Last week, gold finally broke out of the consolidation it has been locked in for almost a month. The price fell to $1400 before rising to $1453 on Friday, July 19th. But instead of maintaining the positive momentum, the bulls lost steam and allowed the bears to close the weekly session at $1425.66.
Fortunately, a very well-known price pattern was there to not only prepare traders for the initial rally, but also to warn them not to trust it too much. The pattern, called a triangle, has a place in both Elliott Wave analysis and conventional technical analysis. It also had a special place on the chart below, sent to our subscribers on Wednesday, July 17th.
Triangles are sideways corrective patterns, which consist of five sub-waves, labeled a-b-c-d-e. In the contracting variety, each wave is smaller than the previous one. Once a triangle is complete, the larger trend resumes.
In gold ‘s case, the trend prior to the triangle was bullish, so it made sense to expect more strength once the triangle is over. Wave “e” was not supposed to breach the bottom of wave “c”, allowing us to identify $1386 as the invalidation level for this count. The area near $1450 looked like a reasonable target for the bulls in wave (v).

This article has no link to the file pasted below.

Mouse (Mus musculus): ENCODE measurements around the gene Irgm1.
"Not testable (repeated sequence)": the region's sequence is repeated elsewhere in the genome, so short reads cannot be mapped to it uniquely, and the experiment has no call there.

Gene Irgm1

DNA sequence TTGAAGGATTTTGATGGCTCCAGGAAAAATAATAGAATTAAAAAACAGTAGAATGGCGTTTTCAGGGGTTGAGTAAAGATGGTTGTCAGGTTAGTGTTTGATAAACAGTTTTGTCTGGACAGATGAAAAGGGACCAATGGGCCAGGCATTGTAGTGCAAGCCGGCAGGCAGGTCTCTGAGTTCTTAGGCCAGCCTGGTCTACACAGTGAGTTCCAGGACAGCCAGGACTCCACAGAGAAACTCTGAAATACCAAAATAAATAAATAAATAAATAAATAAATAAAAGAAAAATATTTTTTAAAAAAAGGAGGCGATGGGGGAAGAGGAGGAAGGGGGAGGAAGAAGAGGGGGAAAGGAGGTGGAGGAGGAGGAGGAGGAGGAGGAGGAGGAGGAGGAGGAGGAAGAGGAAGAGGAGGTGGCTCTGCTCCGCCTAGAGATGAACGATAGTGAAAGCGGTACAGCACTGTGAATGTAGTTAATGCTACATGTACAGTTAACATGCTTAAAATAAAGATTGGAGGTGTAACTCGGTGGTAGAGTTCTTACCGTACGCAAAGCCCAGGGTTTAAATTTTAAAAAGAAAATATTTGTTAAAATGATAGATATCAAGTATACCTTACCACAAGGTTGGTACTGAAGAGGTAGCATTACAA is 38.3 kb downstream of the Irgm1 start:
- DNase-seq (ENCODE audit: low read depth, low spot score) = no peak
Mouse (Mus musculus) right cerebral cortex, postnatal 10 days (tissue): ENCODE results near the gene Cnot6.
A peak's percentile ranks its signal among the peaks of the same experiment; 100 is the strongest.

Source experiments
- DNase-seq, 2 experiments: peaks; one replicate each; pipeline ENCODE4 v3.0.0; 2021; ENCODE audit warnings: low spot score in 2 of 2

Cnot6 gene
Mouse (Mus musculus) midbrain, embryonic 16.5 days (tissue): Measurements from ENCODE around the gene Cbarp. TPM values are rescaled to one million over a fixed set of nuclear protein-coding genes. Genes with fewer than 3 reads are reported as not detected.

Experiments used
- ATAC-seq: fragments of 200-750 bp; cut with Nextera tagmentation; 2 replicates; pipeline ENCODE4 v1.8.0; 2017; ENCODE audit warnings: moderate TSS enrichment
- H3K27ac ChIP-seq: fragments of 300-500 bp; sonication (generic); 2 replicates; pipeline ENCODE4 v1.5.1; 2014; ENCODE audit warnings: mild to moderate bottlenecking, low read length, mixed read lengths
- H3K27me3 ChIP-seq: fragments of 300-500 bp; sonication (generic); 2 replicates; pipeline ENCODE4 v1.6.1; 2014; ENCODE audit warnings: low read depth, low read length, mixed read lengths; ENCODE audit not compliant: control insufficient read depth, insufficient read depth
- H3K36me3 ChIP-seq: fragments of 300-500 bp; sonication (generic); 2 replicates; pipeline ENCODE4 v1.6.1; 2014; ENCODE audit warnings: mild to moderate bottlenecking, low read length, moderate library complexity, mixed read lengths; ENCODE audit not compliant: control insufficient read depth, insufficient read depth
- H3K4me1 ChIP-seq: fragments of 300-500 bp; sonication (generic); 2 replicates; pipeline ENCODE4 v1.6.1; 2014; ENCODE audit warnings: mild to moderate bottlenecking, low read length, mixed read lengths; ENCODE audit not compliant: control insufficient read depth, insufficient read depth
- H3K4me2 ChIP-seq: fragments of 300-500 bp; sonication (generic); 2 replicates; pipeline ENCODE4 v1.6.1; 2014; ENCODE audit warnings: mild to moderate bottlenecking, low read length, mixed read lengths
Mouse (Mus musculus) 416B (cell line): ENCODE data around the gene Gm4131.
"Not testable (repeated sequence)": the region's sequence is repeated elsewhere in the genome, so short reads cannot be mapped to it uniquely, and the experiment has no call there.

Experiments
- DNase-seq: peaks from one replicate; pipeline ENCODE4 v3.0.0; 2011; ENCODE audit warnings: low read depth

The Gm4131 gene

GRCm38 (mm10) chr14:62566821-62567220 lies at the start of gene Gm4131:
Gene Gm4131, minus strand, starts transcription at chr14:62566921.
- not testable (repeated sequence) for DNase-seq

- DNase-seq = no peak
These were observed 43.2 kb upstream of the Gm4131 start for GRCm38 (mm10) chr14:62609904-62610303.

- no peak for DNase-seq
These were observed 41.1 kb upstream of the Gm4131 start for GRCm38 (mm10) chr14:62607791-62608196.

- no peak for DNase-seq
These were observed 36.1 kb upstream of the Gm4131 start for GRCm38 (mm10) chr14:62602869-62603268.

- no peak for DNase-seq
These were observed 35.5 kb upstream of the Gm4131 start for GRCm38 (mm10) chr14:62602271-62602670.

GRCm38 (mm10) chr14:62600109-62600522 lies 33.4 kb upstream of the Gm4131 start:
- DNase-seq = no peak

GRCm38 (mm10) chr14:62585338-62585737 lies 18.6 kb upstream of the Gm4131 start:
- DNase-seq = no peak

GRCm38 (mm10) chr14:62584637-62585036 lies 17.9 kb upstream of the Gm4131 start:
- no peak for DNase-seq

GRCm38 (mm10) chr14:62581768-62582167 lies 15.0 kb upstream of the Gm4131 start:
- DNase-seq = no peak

Gold Was Still in an Uptrend, but for How Long?
The other important thing about triangles is that they precede the final wave of the larger sequence. So instead of celebrating the new high in wave (v), traders had to tread carefully and be on alert for a bearish reversal. The updated chart below shows how the situation developed.
$1386 stayed safe the whole time. The price of gold surged to $1453 before losing almost 2.3% to an intraday low of $1420 on July 19th. And while the exact reversal level was impossible to predict, Elliott Wave traders were still one step ahead of the pack. All thanks to the famous triangle pattern.
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